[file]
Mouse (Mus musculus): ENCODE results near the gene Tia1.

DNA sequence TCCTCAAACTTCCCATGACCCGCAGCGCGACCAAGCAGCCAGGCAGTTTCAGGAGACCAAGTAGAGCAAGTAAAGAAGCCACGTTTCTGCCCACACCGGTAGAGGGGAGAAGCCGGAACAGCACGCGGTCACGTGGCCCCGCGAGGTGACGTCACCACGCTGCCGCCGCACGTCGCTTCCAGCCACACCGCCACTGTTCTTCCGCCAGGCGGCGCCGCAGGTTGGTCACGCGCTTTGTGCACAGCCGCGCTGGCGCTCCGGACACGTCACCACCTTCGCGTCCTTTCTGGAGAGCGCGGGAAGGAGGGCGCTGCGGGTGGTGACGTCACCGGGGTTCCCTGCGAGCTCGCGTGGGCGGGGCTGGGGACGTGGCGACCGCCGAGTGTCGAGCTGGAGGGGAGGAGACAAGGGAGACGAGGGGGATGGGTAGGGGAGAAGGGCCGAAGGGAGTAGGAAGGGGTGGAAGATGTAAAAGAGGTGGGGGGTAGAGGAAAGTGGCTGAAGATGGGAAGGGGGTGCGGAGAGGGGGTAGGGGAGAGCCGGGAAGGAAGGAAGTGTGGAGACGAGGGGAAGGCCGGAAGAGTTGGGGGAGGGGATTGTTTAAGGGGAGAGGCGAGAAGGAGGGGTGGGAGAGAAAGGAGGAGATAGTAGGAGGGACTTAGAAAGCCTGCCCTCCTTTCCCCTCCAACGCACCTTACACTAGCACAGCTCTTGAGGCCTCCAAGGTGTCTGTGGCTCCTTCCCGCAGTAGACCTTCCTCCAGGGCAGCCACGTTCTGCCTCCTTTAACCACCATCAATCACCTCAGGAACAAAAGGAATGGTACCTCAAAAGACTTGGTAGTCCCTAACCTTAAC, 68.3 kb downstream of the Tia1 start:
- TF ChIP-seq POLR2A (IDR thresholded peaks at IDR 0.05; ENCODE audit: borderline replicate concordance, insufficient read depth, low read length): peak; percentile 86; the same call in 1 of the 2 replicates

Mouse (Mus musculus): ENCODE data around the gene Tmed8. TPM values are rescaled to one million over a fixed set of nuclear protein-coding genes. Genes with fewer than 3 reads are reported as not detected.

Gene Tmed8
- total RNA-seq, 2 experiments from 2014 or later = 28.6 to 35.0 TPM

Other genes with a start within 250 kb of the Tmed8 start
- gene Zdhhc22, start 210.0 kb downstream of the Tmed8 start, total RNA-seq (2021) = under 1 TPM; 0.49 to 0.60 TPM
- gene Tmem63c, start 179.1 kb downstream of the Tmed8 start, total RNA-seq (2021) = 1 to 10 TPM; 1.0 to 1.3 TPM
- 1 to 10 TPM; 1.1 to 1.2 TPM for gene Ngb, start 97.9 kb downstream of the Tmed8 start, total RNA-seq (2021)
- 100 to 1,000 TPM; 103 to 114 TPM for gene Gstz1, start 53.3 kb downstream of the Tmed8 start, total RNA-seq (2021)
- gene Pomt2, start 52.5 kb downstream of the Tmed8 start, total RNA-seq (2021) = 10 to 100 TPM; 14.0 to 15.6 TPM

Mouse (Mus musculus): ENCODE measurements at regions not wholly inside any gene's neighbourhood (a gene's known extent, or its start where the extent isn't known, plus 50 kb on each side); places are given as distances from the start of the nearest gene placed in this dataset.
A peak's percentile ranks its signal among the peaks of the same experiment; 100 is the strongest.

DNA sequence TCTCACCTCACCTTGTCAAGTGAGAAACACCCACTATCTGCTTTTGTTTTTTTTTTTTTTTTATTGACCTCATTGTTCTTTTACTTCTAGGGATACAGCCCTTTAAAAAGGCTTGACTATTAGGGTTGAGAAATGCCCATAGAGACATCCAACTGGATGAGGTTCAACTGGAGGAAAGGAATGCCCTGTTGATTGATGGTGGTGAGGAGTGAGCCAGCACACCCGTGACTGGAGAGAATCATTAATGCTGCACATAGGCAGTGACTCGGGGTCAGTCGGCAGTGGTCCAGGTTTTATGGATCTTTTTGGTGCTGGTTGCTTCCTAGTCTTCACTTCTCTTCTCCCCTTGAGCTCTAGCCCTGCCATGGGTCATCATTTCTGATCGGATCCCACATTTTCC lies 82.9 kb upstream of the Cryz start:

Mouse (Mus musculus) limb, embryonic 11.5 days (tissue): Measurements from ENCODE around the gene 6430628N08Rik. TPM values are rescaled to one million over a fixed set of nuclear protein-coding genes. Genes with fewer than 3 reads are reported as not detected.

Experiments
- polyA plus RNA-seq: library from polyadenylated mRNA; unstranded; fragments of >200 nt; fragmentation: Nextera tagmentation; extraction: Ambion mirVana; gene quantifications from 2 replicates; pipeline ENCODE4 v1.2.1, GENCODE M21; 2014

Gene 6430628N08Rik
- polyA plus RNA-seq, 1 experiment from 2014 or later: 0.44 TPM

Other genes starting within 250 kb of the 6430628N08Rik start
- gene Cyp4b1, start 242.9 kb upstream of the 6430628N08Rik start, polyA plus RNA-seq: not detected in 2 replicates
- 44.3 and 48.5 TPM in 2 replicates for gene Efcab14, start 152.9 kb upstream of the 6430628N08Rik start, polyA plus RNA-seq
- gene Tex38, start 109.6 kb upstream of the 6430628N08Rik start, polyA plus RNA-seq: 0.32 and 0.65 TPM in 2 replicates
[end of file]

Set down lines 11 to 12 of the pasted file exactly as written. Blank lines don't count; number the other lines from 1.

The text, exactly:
- 100 to 1,000 TPM; 103 to 114 TPM for gene Gstz1, start 53.3 kb downstream of the Tmed8 start, total RNA-seq (2021)
- gene Pomt2, start 52.5 kb downstream of the Tmed8 start, total RNA-seq (2021) = 10 to 100 TPM; 14.0 to 15.6 TPM